Mountain Goats Heap on the Heresy
There are three major eras of Mountain Goats time: B.T. (Before Tallahassee), A.T. (After Tallahassee) and A.S.T. (After The Sunset Tree). In 2002, with Tallahassee, John Darnielle, the driving force behind the Mountain Goats, abandoned his kitchen four-track recordings for a fuller studio sound, waving goodbye to a few purist fans in the process. 2005’s The Sunset Tree saw a burgeoning of the Goats’ fan base and the latest offering in this epoch of the band’s prolific career, Heretic Pride, out February 19, is a strong album that grows slowly on the listener.
Opening with the single “Sax Rohmer #1,” a reference to the early 1900s British spy novelist of the same name, Heretic Pride has a catchy, stompy start. Darnielle shows right from the start that he can still craft small, bizarre psychodramas in three and a half minutes.
“San Bernardino,” the album’s softer second track, captures the emotions of an unmarried couple giving birth at a cheap highway motel in the lyrics, “and flaming swords may guard the Garden of Eden / but we consulted maps from earlier days / dead languages on our tongues.”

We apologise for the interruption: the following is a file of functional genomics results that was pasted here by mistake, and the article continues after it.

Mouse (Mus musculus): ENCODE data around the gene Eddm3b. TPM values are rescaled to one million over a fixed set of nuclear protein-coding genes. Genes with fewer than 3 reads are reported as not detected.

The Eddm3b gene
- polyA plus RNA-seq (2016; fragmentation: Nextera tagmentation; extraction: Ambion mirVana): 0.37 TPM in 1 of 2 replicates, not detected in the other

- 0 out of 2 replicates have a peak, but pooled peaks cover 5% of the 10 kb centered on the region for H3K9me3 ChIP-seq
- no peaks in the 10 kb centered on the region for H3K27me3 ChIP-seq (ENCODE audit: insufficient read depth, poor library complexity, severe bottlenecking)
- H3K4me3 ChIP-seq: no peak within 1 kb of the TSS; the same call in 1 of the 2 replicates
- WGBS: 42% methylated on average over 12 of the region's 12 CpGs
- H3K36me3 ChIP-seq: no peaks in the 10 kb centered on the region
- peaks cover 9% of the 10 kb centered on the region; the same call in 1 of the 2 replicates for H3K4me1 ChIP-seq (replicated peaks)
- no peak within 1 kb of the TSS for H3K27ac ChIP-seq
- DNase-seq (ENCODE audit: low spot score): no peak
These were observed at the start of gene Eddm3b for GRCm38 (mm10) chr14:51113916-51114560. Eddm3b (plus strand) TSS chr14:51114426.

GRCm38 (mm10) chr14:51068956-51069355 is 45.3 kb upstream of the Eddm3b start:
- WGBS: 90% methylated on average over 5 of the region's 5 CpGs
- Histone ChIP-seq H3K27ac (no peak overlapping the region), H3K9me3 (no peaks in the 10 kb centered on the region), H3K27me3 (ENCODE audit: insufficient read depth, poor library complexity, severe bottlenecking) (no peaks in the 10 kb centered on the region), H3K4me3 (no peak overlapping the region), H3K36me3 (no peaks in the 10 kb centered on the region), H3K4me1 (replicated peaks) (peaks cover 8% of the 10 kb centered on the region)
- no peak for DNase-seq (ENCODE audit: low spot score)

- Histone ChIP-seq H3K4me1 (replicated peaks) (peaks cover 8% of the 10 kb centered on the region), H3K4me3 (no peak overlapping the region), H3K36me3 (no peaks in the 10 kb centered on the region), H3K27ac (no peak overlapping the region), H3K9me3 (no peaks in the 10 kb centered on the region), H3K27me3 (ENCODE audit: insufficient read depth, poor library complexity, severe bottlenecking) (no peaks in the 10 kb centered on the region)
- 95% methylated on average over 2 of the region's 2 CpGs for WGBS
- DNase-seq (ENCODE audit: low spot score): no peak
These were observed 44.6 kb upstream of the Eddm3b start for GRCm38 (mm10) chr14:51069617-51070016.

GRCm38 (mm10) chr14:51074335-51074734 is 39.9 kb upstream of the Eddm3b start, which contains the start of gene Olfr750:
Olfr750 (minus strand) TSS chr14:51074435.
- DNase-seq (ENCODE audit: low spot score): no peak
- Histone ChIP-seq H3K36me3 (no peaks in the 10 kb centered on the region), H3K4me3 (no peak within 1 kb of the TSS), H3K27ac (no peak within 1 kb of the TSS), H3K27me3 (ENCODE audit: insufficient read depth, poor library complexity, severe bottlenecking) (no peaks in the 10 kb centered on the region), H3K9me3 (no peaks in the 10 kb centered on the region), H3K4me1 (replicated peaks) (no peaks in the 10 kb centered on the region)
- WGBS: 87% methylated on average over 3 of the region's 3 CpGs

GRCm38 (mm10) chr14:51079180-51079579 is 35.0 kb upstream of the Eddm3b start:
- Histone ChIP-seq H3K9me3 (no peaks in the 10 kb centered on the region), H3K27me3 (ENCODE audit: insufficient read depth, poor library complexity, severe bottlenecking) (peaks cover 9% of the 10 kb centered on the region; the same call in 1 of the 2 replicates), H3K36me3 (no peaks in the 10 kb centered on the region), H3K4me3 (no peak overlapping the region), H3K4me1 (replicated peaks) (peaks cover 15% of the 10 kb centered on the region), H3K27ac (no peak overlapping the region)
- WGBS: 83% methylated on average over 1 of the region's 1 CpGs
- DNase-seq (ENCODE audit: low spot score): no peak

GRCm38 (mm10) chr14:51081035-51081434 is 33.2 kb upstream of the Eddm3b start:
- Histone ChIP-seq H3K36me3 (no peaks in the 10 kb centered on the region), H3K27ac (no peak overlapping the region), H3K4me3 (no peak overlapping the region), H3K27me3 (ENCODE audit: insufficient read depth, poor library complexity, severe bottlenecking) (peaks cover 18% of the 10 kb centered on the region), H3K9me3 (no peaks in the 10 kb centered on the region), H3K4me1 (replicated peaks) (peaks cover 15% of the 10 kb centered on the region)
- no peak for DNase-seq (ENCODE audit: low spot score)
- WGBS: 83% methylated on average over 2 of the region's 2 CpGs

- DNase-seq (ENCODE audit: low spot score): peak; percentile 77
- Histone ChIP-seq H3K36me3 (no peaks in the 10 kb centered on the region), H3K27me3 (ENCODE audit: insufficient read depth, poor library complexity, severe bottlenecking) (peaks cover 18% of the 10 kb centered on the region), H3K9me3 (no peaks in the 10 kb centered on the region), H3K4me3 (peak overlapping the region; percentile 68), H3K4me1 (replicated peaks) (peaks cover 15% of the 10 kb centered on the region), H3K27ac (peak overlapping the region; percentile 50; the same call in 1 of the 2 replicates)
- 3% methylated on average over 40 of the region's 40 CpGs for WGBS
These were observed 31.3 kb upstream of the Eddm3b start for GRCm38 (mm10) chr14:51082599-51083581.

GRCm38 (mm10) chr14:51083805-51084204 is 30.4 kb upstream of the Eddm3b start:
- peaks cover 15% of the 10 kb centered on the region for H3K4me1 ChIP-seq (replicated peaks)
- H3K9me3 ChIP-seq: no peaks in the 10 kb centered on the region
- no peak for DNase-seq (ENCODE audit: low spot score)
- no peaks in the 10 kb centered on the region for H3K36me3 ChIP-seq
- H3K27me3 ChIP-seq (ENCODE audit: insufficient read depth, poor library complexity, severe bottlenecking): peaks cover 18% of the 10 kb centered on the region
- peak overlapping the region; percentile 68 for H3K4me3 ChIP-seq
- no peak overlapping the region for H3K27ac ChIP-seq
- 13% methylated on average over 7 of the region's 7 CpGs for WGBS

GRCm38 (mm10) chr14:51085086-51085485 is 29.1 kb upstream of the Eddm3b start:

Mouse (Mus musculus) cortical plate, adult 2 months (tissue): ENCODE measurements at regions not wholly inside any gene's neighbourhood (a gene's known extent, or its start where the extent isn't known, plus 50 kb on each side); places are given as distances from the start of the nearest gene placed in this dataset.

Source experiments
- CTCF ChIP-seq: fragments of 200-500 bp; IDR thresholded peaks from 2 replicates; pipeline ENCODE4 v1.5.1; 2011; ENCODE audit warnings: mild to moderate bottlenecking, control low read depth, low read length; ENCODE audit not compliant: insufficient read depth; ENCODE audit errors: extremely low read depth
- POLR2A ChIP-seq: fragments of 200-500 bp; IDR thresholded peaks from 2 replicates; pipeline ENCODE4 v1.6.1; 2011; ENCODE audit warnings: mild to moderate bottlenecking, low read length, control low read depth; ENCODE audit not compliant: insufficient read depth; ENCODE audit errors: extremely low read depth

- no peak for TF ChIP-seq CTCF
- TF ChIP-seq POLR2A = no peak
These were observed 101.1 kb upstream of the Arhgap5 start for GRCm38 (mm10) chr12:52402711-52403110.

The song, which was arranged by cellist and former Mountain Goats collaborator Erik Friedlander, is one where the production and additional instrumentation really coax Darnielle’s voice and narrative along.
Friedlander is not the only past participant in the Mountain Goats’ music to reprise his role — Peter Hughes donates some base strums, Franklin Bruno lends his pianist fingers, Rachel Ware Zooi and Sarah Arslanian of the Bright Mountain Choir contribute backing vocals and John Vanderslice dabbles in production.
Another less-obvious collaborator is anti-folk musician and cartoonist Jeffrey Lewis who vividly illustrated the liner notes and is currently on tour with the Mountain Goats. The notes provide an intriguing look into Darnielle’s process and his esoteric sources of inspiration, but take something away from the fan’s thrill of delving into the exegesis themselves.
While many tracks on the album invite positive comparison to Darnielle’s earlier work —standouts include “Lovecraft in Brooklyn,” “Michael Myers Resplendent” and the eponymous “Heretic Pride” — the album is not as coherent as past output. Also, a number of songs in the middle of the album for some reason can’t attain any emotional gravity (such as “So Desperate” and “New Zion”).
Despite this inconsistency, Heretic Pride has a lot to offer, and only a truly fickle fan won’t give the album the patience it deserves.